Ethiopian premier arrives in Egypt to discuss relations



Sun, 10 Jun 2018 - 12:31 GMT


Sun, 10 Jun 2018 - 12:31 GMT

Egyptian President Abdel Fatah al Sisi meets Ethiopian Prime Minister  Abiy Ahmed Ali on Saturday - Press photo

Egyptian President Abdel Fatah al Sisi meets Ethiopian Prime Minister Abiy Ahmed Ali on Saturday - Press photo

CAIRO – 10 June 2018: Ethiopia’s Prime Minister Abiy Ahmed Ali arrived on Saturday night on a two-day visit to Egypt where he will hold talks with President Abdel Fatah al-Sisi on bilateral relations.

Presidential spokesman Bassam Radi said earlier in the day that talks between the two sides are expected to touch on boosting cooperation in various fields and other African issues of mutual concern.

This is the Ethiopian premier’s first visit to Egypt since assuming his post in April.

Both leaders are expected to discuss several files, on top of them, is the lengthy dispute over the Grand Ethiopian Renaissance Dam (GERD). Egypt, Sudan and Ethiopia have started a new round of negotiations in May to settle the technical different opinions on GERD.

Grand Ethiopian Renaissance Dam construction (Photo: Reuters)

The previous negotiations between the three countries took place in two stages, the first meeting in the Ethiopian capital of Addis Ababa included the three states’ irrigation ministers. The meeting was hailed as a technical gathering that precedes another tripartite meeting on the political level, the latter took place on May 14.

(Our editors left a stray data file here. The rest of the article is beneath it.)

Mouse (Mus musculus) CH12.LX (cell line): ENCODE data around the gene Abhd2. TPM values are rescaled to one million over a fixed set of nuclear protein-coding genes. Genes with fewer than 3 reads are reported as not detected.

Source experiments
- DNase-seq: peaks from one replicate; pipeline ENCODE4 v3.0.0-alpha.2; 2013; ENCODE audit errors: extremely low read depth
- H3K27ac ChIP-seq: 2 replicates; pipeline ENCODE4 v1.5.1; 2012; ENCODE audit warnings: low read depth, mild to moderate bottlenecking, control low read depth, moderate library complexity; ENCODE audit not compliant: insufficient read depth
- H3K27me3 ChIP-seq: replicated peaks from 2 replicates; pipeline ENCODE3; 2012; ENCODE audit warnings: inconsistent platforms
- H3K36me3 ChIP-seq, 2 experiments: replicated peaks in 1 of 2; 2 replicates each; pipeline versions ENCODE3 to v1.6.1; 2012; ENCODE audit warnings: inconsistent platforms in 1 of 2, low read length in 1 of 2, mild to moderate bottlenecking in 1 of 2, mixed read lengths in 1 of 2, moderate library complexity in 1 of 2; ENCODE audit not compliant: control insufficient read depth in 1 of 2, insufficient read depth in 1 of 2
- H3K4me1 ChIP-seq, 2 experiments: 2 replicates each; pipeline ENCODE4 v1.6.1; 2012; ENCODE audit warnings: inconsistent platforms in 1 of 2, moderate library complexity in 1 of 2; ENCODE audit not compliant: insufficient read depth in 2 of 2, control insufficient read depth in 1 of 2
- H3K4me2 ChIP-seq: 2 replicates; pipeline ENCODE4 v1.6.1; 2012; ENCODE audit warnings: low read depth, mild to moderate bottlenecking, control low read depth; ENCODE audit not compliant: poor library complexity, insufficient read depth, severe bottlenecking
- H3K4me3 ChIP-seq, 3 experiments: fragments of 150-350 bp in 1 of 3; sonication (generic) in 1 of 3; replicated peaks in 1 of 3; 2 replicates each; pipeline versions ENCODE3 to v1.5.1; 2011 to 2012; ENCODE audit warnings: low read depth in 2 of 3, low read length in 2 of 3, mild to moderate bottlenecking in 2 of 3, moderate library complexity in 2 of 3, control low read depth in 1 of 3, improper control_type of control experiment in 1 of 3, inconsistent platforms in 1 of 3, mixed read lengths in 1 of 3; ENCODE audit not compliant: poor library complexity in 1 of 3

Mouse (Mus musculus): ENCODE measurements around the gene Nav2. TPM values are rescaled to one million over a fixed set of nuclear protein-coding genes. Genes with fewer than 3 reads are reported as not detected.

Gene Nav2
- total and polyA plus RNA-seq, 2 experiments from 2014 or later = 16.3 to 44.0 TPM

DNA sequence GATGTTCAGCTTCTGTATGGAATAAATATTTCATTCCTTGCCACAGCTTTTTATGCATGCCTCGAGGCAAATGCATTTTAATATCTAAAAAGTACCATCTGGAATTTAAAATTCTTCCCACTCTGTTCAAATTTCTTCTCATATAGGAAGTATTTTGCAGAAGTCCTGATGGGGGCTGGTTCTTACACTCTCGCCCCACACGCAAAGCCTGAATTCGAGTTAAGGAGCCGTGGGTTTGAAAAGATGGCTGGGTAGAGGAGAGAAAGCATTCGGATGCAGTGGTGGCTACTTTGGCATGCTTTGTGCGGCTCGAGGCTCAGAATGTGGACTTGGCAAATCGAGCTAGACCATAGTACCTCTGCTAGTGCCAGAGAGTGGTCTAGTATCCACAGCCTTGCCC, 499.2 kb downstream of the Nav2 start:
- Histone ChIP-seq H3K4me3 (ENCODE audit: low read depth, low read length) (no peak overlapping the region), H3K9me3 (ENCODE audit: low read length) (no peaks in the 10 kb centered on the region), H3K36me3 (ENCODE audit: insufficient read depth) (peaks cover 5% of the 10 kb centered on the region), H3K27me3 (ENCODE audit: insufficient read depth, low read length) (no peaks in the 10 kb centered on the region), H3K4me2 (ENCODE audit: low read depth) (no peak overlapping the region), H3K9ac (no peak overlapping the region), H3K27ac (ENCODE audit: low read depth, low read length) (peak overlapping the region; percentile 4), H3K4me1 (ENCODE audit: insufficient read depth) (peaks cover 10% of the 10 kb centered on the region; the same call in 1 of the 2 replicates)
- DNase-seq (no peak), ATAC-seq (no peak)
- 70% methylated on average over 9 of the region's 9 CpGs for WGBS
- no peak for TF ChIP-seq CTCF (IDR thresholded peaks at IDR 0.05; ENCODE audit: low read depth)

The last tripartite meeting in Khartoum, took place on April 6, ended with a deadlock when Egyptian Foreign Minister Sameh Shoukry announced that no resolution was reached, as Ethiopian officials insist that the dam will not harm any of the Nile’s downstream countries, namely Egypt and Sudan.

Egypt fears a likely negative impact on its annual share of Nile water, the country’s main source of water. Despite the long discussions, the matter remains locked in a stalemate.

Ethiopia has witnessed a dire turmoil that led to the resignation of former Prime Minister Hailemariam Desalegn on February 15.

Egypt’s President Abdel Fatah al-Sisi (L), with his Sudanese counterpart, Omar Hassan al-Bashir (C), and former Ethiopian Prime Minister Hailemariam Desalegn - Reuters/Mohamed Nureldin Abdallah

However, Egyptian officials can pin their hopes for accelerating the talks on current Ethiopian Prime Minister Abiy Ahmed, the first Oromo member to assume the office. The Oromo ethnic group has suffered from a long repression imposed by the traditional rulers of the African Horn state, who are mainly members of the Amhara and Tigray ethnic groups.

Ethiopia started to build GERD in 2011 without consulting Egypt, and the move led to a long diplomatic spat between both states. The African Horn state is in desperate need of the dam, as it suffers from staggering daily power outages.

Technical officials in the three countries opted to hire two French consultancy companies – BRL and Artelia – in September 2016. However, the negotiations were brought to a halt in November 2017 as Ethiopia and Sudan objected the companies’ preliminary report on the environmental impact of GERD.

In December 2017, Egypt demanded the intervention of the World Bank in the matter, a move that was rejected by Ethiopia.

Ethiopia seeks to start filling GERD’s reservoir during the upcoming Nile flood season in July.



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